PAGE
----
by Hans van Heusden
It looks there is some interest about these cichlids, thanks! I caught this species first in 2010 in one of the most remote areas of Tanzania, and were very much unknown at that time.
Orthochromis rubrolabiatus is a maternal mouth-breeding riverine goby cichlid and is endemic to the Majamazi river. The Majamazi originates on the eastern slopes of the Makoma mountains and drains into the river Ugalla (Malagarasi system). This genus has undergone a species radiation on the east side of the Lake Tanganyika ecosystem, where it is represented by at least six described species (Vos and Seegers 1998).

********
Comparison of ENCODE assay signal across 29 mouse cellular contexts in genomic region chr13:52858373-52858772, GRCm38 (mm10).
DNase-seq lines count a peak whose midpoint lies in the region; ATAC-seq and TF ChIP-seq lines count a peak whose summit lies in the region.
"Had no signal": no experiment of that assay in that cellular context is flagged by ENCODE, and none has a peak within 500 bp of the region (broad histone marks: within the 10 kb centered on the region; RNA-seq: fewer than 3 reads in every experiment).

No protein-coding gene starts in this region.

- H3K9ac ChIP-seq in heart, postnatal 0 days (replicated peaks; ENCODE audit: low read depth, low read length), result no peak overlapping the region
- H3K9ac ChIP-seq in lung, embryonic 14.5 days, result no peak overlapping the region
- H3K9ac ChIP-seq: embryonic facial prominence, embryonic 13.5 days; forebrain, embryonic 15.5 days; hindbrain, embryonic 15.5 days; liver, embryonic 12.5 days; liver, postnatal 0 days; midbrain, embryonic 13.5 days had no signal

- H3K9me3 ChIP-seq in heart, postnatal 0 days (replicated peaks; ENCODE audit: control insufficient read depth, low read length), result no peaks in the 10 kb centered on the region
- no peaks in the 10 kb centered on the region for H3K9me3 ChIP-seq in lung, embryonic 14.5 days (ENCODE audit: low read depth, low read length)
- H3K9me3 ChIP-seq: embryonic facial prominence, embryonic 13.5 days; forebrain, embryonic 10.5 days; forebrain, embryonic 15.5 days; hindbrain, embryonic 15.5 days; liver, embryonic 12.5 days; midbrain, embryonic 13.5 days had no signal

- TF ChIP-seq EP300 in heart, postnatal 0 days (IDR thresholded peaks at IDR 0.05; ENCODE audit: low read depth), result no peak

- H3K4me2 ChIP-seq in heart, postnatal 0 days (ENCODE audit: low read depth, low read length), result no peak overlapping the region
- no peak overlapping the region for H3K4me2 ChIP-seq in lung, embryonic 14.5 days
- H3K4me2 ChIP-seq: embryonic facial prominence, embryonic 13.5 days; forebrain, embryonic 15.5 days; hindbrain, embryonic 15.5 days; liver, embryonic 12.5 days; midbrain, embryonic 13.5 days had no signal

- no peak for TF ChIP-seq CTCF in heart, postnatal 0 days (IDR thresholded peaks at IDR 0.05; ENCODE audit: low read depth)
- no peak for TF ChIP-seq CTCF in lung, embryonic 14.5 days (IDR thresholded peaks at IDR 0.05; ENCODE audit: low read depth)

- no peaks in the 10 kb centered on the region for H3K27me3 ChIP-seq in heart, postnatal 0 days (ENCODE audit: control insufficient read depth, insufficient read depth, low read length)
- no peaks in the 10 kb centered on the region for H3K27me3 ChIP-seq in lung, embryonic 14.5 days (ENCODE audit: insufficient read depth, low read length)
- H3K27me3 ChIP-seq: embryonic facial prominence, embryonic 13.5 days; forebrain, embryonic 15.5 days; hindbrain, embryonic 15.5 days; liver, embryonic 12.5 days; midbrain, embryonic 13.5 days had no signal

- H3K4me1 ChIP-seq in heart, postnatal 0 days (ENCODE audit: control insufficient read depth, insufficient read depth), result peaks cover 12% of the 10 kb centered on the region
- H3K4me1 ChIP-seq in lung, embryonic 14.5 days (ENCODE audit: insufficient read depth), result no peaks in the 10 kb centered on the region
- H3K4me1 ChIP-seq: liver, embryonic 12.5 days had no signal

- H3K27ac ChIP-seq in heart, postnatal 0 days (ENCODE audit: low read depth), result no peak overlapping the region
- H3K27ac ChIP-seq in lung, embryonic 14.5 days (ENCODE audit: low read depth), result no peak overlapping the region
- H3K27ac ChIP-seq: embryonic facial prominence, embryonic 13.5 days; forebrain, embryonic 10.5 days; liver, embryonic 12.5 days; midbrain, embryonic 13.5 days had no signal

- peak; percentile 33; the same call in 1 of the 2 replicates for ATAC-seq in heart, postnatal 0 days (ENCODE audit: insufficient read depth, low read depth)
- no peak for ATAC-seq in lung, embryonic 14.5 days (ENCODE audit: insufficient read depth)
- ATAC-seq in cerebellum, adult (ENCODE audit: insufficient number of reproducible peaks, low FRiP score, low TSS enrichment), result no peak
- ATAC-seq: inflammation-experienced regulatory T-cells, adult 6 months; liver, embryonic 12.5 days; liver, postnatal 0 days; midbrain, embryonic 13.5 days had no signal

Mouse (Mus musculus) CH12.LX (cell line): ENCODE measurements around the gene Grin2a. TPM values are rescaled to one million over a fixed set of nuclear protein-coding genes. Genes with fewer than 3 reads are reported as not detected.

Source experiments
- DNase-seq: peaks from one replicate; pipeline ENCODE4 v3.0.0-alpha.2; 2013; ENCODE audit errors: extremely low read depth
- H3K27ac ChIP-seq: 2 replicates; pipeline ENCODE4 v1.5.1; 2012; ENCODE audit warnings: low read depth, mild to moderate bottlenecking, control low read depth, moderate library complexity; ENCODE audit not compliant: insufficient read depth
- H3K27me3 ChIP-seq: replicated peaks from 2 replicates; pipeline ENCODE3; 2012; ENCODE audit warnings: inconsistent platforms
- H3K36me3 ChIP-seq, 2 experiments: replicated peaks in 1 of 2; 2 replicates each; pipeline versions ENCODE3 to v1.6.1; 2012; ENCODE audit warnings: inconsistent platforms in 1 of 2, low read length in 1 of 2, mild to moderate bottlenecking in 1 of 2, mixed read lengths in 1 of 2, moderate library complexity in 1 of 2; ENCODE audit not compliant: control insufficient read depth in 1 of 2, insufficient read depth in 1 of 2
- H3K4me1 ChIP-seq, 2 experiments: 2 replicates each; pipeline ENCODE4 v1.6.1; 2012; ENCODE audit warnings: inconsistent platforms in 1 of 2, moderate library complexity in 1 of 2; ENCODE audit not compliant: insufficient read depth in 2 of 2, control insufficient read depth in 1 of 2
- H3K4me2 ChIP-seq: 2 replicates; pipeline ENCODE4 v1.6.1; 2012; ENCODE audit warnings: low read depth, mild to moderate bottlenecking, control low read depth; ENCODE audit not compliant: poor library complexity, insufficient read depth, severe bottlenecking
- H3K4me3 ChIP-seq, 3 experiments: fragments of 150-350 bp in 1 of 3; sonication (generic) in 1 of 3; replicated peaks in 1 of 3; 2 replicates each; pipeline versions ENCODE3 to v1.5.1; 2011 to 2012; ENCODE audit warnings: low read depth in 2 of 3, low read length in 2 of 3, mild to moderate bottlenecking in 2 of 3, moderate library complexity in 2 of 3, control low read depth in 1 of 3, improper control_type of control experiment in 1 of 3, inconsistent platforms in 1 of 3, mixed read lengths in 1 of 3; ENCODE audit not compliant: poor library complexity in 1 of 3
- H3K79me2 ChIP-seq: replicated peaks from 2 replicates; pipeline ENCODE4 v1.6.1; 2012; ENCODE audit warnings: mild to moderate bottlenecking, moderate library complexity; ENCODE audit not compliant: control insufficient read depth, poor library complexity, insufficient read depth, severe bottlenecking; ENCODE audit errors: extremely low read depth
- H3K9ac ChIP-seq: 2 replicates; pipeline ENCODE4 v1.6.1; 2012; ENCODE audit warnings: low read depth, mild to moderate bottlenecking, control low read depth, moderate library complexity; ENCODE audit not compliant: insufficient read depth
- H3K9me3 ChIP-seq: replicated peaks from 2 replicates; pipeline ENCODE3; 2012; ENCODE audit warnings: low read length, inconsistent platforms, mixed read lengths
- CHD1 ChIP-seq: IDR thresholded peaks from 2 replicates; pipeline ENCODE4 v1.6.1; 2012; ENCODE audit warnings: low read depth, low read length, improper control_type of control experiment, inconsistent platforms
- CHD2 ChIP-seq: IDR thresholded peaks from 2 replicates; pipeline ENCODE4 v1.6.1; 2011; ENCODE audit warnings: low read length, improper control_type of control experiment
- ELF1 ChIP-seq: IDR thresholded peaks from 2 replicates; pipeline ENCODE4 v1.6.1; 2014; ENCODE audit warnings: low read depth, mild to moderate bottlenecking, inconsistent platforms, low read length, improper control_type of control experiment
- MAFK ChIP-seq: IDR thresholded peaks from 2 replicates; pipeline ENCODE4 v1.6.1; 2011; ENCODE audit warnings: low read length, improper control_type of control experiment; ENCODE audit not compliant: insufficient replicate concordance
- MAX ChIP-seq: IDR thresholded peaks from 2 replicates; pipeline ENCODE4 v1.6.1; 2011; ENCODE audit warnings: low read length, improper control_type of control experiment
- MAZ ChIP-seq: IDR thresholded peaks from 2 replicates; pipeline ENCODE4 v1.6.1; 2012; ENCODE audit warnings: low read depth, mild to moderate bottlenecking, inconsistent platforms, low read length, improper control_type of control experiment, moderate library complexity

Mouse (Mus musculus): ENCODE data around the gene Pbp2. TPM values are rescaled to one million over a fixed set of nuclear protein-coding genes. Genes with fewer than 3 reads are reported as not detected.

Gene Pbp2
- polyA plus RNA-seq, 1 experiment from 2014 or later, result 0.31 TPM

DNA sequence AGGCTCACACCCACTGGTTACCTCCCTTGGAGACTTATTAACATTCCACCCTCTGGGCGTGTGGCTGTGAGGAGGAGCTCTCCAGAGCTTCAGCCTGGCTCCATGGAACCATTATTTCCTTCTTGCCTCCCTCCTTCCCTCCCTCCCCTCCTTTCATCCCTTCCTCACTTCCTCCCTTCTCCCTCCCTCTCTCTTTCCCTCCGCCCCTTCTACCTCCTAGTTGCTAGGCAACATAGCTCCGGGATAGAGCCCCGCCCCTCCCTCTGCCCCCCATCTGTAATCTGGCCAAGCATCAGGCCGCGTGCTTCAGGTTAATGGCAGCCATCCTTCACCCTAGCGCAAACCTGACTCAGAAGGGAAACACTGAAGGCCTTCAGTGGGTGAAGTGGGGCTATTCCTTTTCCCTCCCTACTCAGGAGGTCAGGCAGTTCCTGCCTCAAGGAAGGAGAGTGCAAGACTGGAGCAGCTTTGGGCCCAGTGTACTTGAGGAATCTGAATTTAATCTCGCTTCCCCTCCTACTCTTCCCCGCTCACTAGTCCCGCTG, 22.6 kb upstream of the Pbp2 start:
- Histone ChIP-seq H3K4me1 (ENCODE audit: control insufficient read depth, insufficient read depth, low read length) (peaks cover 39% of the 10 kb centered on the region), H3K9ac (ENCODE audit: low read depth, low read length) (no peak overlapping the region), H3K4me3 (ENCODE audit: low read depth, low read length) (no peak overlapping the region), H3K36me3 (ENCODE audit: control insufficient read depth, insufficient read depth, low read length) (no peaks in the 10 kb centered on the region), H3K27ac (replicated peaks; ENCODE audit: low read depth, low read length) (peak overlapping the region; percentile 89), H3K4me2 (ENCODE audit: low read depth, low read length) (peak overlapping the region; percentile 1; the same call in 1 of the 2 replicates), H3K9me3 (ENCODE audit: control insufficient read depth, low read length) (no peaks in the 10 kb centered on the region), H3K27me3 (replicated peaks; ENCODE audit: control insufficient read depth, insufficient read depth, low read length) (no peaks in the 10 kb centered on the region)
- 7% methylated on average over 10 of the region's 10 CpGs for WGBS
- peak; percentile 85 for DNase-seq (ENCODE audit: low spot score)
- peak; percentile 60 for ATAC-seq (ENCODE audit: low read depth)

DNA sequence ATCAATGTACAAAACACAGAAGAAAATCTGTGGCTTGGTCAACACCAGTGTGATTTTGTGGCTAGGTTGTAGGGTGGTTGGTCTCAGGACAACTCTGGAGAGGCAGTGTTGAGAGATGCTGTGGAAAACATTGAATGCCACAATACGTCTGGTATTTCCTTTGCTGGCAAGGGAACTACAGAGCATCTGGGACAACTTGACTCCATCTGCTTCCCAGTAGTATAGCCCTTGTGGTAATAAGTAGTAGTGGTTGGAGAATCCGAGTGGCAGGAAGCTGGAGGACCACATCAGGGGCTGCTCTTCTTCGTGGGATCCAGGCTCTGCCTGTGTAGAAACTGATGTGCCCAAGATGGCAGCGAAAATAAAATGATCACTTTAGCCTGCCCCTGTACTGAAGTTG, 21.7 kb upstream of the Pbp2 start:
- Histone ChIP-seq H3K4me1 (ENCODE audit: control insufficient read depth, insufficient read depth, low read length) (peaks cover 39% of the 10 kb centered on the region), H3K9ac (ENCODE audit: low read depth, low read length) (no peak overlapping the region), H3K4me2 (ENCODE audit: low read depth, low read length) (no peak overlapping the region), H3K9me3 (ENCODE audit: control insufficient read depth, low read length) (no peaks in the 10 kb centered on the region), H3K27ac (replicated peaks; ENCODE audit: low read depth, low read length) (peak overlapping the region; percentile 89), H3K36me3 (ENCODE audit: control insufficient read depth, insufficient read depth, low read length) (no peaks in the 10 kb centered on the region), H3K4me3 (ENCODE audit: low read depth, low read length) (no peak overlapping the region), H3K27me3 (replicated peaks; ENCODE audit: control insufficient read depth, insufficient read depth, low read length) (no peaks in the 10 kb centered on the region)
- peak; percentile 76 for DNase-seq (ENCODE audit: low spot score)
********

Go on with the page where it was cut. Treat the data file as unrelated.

The drawing from his forehead is called “mask” in the Orthochromis genus and have many different types, and its typical of its kind. Remarkable is that the male shows red-purple spots on the top of his mouth. This sexual dichromatism is only found in this species.
Orthochromis rubrolabiatus are not difficult to keep and breed in the tank. They are not aggressive and can easily live with more females in one tank, as long you don’t keep two males in the tank.. During courtship, the male becomes lighter but has a richer color contrast mask and clearly shows the purple-red pigment spots on his upper lip corner. His anal fin becomes transparent, edged with a black band. The female becomes over her entire body a contrasting richer color, especially the dark spots on the flanks and the “mask” become more evident.
The male clears a spot of sand from some stones where after the female lays her eggs. The female then takes the eggs directly into her mouth after the male has fertilizes them. About 18 days later the young fish are swimming free.
Photos and video courtesy Hans van Heusden